Now if instead you use white aluminum oxide you can avoid these chips entirely. This abrasive is much softer and super fine resulting in an incredibly fine smooth surface that is all white. It is almost invisible with a 22× loupe. The only problem is that it takes longer to make.
|ABRASIVE SIZE RELATIONSHIPS|
|Grit Type||Grit Size||Inches||Micro Size|
After studying the size relationship (see chart) I decided to try the white aluminum oxide micron grits. Several tries later, I have determined the best route is to start with a new blank and begin with the 5-micron powder: “dust” would be more descriptive. This will take about an hour. (It would not be a good idea to start with silicon carbide because you would have to grind out all the chips and these are surprisingly deep.) When you have ground for about 15 minutes you will see waves in the glass blank you are working on. Window glass, also known as float glass, is made by pouring molten glass on a layer of pure molten tin and often you will see wave patterns in the resulting glass. By the time you are finished, all of these waves will be ground flat. Clean both the tool and the ground glass very carefully several times under a stream of water to avoid contamination and do the final grind with 3 micron powder for another hour. This is the finest of the grinding compounds. It is the last grinding grit when making a telescope lens before the polishing stage. This is all worth the effort because when you are finished you will have a superior ground glass.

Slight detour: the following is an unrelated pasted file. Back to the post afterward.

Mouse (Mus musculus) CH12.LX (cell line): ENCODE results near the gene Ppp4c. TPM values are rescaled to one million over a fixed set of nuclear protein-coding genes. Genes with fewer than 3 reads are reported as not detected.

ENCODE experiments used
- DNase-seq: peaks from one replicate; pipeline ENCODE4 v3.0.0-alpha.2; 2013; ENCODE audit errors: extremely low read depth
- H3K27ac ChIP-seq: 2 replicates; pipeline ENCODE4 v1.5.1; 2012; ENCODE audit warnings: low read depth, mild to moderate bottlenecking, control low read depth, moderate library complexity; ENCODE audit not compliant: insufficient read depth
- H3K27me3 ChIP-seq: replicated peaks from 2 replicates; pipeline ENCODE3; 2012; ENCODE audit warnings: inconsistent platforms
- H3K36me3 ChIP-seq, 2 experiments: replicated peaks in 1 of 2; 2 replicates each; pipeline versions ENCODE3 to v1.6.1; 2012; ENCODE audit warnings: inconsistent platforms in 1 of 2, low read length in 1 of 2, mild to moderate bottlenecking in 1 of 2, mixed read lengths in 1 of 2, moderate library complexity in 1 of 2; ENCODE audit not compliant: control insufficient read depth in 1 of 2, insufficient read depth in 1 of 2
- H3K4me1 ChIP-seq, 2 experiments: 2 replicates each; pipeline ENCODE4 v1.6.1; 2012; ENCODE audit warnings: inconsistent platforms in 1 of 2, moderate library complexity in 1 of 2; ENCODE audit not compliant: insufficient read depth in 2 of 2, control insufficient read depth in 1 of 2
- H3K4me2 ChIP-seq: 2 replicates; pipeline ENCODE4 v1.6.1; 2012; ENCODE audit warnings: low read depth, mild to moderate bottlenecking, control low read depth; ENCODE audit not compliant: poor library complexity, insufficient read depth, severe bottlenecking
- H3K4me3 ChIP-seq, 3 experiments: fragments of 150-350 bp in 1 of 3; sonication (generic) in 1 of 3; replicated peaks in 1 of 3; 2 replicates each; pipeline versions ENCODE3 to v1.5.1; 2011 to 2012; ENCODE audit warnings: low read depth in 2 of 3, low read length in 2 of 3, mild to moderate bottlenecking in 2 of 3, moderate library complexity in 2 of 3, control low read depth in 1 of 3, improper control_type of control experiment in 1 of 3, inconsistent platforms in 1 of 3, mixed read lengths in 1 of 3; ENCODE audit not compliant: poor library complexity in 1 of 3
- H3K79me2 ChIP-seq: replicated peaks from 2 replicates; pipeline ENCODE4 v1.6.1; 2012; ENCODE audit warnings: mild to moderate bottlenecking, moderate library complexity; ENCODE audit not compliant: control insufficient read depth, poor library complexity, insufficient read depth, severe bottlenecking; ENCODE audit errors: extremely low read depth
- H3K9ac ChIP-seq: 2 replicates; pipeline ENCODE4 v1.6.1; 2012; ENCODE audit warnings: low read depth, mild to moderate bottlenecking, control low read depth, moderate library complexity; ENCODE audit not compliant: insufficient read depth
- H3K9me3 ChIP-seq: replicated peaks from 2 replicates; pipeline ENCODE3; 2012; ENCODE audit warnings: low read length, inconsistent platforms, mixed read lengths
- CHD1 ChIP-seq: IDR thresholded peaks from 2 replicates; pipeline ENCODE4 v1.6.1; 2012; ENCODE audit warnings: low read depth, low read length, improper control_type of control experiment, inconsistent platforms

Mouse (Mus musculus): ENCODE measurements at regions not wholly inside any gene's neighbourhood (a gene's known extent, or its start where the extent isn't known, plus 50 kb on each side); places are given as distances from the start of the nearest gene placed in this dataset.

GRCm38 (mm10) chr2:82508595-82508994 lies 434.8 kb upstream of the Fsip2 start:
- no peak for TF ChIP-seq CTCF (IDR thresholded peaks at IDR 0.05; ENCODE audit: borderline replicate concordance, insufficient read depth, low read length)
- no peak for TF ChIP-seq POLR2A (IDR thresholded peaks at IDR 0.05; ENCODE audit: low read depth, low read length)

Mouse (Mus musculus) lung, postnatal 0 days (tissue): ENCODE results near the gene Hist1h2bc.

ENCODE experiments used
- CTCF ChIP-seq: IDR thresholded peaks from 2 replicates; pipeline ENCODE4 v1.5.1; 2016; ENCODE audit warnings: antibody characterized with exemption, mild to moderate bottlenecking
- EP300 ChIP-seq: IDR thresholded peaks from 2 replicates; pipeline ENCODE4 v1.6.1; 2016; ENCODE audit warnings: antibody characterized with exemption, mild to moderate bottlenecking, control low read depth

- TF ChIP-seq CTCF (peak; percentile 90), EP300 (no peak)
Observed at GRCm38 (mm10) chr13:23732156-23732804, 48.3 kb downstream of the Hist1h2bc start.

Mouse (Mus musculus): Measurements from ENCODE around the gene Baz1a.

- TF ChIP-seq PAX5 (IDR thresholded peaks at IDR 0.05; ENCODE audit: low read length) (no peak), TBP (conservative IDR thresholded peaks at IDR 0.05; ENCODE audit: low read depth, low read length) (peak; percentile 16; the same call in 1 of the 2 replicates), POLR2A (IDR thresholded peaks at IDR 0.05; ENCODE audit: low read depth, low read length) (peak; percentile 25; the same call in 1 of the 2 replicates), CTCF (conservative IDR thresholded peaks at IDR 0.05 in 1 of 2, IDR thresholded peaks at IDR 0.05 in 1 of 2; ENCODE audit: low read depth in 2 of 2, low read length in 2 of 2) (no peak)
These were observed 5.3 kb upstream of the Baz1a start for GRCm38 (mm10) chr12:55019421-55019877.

There are several unexpected advantages over original equipment. I set up my camera and temporarily placed the old ground glass on the camera’s back and focused the image and took meter readings using my digital Pentax spot meter under a dark cloth. Then I replaced it with the original ground glass to compare its readings. Both readings were made at the same five-inch distance from the image under the dark cloth. It turns out the new ground glass is twice as bright as the original ground glass. Cheaper and lighter than purchasing faster lenses! I repeated the measurements throughout the day, from bright sun to dusk, and the new glass was consistently a full stop to a stop and 1/3 brighter. So not only is it sharper and brighter but stronger as well.
I did notice one other slight advantage. If you use a fresnel lens, as I do, the groves of the fennel are less obvious because they are further from the image on the ground glass due to the extra 1mm thickness of the new glass. This is, however, only a slight improvement, as they don’t disappear entirely.
Vertical and horizontal lines can be drawn directly onto the ground surface with pencil. You can even make the lines clear by firmly attaching transparent tape to the ground surface. This will greatly reduce the light scatter caused by the ground surface and will appear darker, but you will still be able to focus. If you use tape, just be sure not to allow the tape to reach the edges of the glass, as that would space the ground surface one tape thickness further from the desired focal plane.
Before I leave the subject of broken ground glasses I found that a very adequate emergency replacement could be made. Just go to a local hardware store and have a glass cut to the proper size. Tape Scotch brand Magic tape to one surface of the glass. The tape is frosted and will work in a pinch as the ground surface. The image is serviceable but has a streaky nature to it. Make sure that the tape runs all the way to the edge so that the ”ground“ surface is at the proper plane.
You have your choice of spending 10 minutes to make a ground glass similar to what you could purchase or investing about two hours and owning one that has more desirable qualities. Users of 4×5 cameras may benefit the most from having a superior ground glass. Focus is more critical for smaller films because any focusing error will be magnified more in the enlargements necessary to make prints.